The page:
Forum: Ruby on Rails What i do if i have a table with a column named "type"?

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Noel R. Morais (Guest)
on 2006-06-02 00:57
(Received via mailing list)
Hi everybody!

The class ActiveRecord::Base have a atribute named type and if my
table have a column with the same name i get an error if i use
model.finde, model.save and more...

I dont know what i can do to solve this problem!

Someone know?


Thanks
Josh S. (Guest)
on 2006-06-02 01:26
Noel R. Morais wrote:
> The class ActiveRecord::Base have a atribute named type and if my
> table have a column with the same name i get an error if i use
> model.finde, model.save and more...
>
> I dont know what i can do to solve this problem!

http://rubyonrails.org/api/classes/ActiveRecord/Ba...

Put this in your model class:

def inheritance_column
  "something_other_than_type"
end

--
Josh S.
http://blog.hasmanythrough.com
Bill W. (Guest)
on 2006-06-02 01:38
(Received via mailing list)
Hi Noel,

Noel R. Morais
>
> The class ActiveRecord::Base have a atribute named type and if my table
> have a column with the same name i get an error if i use
> model.finde, model.save and more...
>
> I dont know what i can do to solve this problem!

You cannot have a column named 'type' and use RoR.  It is a Magic Field
Name
( http://wiki.rubyonrails.com/rails/pages/MagicFieldNames )

>From that page...
"Rails values convention over configuration. This is also true in the
realm
of table design where fields given particular names automatically gain
certain behaviours."

hth,
Bill
Trevor S. (Guest)
on 2006-06-02 03:30
(Received via mailing list)
On 1-Jun-06, at 2:26 PM, Josh S. wrote:

>
> def inheritance_column
>   "something_other_than_type"
> end
>

Sorry but that's not the way to go.  The inheritance_column method is
a *class* method.

Regardless, I believe the correct call is set_inheritance_column.  I.e.:

class MyModel < ActiveRecord::Base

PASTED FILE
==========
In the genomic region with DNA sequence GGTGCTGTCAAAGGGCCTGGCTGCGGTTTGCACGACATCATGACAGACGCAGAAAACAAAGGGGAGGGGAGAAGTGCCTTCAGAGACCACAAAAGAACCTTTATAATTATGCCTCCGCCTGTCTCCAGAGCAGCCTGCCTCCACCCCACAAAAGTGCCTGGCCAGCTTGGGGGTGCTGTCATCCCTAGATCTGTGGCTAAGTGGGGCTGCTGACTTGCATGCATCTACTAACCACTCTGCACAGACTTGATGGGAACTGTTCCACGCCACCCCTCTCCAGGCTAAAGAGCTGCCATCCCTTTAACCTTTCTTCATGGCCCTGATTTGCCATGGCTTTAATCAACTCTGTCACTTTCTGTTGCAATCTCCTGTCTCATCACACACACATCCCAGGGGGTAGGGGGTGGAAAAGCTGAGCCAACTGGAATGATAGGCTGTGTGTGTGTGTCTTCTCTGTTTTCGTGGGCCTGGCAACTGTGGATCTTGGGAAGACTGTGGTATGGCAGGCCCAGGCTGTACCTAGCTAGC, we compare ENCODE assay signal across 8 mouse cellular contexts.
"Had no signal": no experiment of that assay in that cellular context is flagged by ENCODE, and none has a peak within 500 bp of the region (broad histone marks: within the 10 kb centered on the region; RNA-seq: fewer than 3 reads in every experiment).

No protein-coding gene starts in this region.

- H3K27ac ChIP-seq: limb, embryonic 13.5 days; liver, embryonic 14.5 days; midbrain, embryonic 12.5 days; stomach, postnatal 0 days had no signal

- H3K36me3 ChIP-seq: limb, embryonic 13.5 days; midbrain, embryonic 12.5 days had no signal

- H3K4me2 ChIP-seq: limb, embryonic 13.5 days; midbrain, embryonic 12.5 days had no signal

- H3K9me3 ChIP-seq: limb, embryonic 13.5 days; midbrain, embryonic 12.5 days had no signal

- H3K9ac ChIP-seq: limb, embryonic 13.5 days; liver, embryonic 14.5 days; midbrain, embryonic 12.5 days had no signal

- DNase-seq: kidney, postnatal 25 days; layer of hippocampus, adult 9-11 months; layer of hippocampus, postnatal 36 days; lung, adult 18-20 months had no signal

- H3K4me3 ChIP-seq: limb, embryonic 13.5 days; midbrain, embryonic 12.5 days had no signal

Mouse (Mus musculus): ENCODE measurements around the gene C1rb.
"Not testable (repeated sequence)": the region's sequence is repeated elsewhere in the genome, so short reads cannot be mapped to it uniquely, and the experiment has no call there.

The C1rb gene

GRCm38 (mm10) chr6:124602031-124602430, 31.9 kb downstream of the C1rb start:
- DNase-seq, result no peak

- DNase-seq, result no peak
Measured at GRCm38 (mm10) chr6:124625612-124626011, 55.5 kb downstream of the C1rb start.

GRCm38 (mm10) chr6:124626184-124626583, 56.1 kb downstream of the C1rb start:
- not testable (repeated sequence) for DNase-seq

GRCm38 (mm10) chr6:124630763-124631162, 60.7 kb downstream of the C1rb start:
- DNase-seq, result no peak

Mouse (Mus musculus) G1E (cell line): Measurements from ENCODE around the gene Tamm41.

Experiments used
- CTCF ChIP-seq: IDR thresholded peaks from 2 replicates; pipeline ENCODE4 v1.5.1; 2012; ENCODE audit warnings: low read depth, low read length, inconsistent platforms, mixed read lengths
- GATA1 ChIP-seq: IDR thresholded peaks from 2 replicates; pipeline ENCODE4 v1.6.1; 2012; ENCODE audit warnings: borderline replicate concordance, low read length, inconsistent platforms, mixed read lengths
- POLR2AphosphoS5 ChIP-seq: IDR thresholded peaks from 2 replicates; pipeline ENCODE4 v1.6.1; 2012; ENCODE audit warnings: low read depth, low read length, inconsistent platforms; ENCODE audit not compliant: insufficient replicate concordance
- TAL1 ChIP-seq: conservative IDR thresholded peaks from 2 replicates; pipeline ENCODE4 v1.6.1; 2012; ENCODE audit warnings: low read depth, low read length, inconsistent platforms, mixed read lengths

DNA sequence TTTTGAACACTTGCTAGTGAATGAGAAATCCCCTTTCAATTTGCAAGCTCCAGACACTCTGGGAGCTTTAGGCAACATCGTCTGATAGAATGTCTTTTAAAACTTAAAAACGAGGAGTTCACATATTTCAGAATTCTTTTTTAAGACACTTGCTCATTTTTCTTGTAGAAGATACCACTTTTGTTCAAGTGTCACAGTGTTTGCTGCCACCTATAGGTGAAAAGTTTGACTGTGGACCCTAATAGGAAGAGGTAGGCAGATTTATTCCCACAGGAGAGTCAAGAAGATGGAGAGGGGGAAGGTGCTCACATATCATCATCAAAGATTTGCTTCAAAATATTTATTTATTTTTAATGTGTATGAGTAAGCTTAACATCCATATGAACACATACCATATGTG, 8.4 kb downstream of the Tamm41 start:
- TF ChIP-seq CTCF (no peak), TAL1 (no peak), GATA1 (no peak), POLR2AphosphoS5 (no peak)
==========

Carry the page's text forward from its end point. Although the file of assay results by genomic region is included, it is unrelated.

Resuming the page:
set_inheritance_column :ruby_type
end

However, if you want to access the value for the 'type' field in your
table you can't do:

model.type

you have to use:

model[:type]

All in all, if you can avoid it then don't have a column called
"type".  I don't even use it for STI - a while back I picked up a
habit of always setting the inheritance column to be 'ruby_type'.

That way I can do model.type() to get back the class object and
model.ruby_type (and model.ruby_type=) to access the string
representation of the class name.

HTH,
Trevor
--
Trevor S.
http://somethinglearned.com
Josh S. (Guest)
on 2006-06-02 10:29
Trevor S. wrote:
> On 1-Jun-06, at 2:26 PM, Josh S. wrote:
>
>>
>> def inheritance_column
>>   "something_other_than_type"
>> end
>>
>
> Sorry but that's not the way to go.  The inheritance_column method is
> a *class* method.
>
> Regardless, I believe the correct call is set_inheritance_column.  I.e.:
>
> class MyModel < ActiveRecord::Base
>    set_inheritance_column :ruby_type
> end
>
> However, if you want to access the value for the 'type' field in your
> table you can't do:
>
> model.type
>
> you have to use:
>
> model[:type]
>
> All in all, if you can avoid it then don't have a column called
> "type".  I don't even use it for STI - a while back I picked up a
> habit of always setting the inheritance column to be 'ruby_type'.
>
> That way I can do model.type() to get back the class object and
> model.ruby_type (and model.ruby_type=) to access the string
> representation of the class name.

Thanks, Trevor.  That's a great explanation. I was just going off the
docs, as I never have needed a field named "type" myself. You up for
fixing the docs for #inheritance_column that say it can be overridden in
a sublcass? :-)

I hear that "type" is eventually going to stop being a magic word in
Ruby. Kinnehora!

--
Josh S.
http://blog.hasmanythrough.com
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